Deacon had been observing from afar, yet he was hesitant to interject himself into Kitayama’s mechanics. But when Kitayama lamented, “Man, I need to find someone to help me,” Deacon finally offered his hand.
“I can help you,” he told Kitayama. “I know exactly what’s going on.”
The key fix, according to Deacon, was simple: Kitayama was hanging too much on his left side and wasn’t turning behind the ball. Once they addressed that, Kitayama lost his funky follow-through, and the results were immediate.
Kitayama began 2018 with three top-4s – on three different lower-level tours – including his first professional victory, on the Asian Developmental Tour. He stormed through DP World Tour Q-School that fall, and then he won in his second start as a member. The next year, he added a second DPWT victory, in Oman.
Lately, Kitayama had been knocking on the door in PGA Tour events. At last year’s Mexico Open, he lost to Jon Rahm by a shot. At the Scottish Open that summer, it was Xander Schauffele clipping him by a stroke. Last fall, McIlroy edged him out at the CJ Cup. And most recently, last month at Pebble Beach, Kitayama was in the mix before a closing 76 dropped him outside the top 25.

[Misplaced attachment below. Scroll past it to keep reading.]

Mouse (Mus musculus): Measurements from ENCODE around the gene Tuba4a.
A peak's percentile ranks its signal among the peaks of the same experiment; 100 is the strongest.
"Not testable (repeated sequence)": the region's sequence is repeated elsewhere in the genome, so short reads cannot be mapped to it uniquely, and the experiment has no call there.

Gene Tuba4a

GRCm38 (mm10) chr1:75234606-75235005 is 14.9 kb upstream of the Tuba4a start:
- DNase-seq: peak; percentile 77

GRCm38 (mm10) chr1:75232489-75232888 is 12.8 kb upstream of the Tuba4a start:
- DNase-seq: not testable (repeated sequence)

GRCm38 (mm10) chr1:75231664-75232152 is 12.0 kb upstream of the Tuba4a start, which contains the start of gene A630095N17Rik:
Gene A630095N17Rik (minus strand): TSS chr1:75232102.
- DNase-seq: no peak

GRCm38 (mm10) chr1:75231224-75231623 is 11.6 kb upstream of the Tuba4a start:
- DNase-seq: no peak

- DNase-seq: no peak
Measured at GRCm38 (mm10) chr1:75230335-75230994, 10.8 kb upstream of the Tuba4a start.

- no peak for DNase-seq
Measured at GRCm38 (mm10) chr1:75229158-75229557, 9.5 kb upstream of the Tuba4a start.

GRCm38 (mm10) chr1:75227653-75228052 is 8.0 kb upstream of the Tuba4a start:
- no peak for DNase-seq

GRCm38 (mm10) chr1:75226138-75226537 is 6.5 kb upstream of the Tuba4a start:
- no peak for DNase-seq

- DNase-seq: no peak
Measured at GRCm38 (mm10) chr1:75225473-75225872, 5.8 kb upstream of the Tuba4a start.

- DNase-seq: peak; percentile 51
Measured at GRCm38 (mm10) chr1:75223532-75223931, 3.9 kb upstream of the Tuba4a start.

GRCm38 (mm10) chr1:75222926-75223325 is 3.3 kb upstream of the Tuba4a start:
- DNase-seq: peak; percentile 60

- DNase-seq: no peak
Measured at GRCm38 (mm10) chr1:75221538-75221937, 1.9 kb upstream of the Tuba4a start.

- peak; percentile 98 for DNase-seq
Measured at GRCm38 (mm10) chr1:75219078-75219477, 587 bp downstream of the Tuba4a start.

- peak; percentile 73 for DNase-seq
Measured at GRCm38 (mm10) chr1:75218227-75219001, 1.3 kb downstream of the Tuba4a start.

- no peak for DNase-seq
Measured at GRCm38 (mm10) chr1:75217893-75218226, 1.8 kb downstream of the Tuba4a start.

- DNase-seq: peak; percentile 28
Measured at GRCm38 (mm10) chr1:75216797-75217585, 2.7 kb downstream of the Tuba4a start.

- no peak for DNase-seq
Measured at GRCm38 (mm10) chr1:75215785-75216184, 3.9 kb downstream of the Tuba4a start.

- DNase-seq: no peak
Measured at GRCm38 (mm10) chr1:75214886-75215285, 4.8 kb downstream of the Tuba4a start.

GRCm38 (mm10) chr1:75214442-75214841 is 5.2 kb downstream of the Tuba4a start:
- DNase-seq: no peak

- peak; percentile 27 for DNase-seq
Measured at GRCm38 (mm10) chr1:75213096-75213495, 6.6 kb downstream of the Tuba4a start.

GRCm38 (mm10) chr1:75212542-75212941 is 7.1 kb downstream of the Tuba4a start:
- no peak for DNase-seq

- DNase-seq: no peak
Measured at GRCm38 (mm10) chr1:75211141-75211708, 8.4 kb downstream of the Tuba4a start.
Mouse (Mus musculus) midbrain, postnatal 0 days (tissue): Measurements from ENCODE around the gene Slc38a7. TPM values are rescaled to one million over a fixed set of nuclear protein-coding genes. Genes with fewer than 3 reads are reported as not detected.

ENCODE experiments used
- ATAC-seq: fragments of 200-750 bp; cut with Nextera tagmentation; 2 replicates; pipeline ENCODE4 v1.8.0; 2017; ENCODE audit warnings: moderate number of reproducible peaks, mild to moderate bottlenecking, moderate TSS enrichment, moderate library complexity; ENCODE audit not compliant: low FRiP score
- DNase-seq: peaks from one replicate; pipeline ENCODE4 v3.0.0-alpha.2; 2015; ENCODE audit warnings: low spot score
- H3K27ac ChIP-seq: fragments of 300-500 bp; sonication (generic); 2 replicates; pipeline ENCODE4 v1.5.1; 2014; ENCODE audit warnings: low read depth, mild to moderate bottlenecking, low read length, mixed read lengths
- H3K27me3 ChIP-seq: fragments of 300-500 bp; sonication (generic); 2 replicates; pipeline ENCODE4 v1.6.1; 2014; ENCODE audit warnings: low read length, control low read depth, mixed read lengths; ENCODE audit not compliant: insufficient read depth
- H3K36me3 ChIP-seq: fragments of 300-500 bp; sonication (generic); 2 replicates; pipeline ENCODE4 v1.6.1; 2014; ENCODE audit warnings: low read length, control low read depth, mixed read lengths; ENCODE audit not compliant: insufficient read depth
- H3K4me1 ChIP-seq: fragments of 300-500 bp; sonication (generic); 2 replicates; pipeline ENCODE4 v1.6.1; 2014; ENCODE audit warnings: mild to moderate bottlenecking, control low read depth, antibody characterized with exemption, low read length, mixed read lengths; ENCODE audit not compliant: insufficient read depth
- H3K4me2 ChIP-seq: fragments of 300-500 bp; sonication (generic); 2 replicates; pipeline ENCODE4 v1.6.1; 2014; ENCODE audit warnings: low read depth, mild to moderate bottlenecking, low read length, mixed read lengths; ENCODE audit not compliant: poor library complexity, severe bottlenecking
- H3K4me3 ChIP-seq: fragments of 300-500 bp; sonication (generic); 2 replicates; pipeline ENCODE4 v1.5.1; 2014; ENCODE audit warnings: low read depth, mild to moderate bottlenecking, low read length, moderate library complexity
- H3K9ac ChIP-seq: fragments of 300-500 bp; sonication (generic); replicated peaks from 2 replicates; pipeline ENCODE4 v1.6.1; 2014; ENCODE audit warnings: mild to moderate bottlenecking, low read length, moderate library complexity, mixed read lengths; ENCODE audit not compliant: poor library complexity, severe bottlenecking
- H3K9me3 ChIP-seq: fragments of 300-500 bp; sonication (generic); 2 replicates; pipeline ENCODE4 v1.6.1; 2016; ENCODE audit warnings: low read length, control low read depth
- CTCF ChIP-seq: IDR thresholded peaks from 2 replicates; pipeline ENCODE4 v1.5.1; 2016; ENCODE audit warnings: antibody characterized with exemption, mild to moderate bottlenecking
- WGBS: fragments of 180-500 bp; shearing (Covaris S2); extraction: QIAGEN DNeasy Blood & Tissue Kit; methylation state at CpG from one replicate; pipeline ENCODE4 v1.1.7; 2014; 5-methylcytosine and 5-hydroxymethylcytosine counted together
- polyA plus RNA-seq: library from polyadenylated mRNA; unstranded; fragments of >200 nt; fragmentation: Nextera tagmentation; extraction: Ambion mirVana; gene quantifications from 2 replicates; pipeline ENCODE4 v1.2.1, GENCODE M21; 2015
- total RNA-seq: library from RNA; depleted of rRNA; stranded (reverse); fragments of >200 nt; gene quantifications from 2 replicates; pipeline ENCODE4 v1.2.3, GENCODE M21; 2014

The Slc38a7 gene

“It wasn’t like I felt uncomfortable that week,” Kitayama said of Pebble. “I just felt like a few bad breaks and that kind of got me out of control. Maybe a little bit of emotions.”
Fast forward to Sunday, and Kitayama was staring at another potential disaster. After getting to 11 under through seven holes, he yanked his tee ball at the par-4 ninth out of bounds, by inches, and had to reload. Eventually, he putted out for a triple.
That’s when the newest addition to Kitayama’s team stepped in. Caddie Tim Tucker, who was on Bryson DeChambeau’s bag when he won the API two years ago, was caddying at Bandon Dunes with Kitayama’s brother, Daniel, when he got the call from Kitayama. This is just their third tournament together, but on the verge of blowing the tournament, Kitayama leaned on the veteran looper.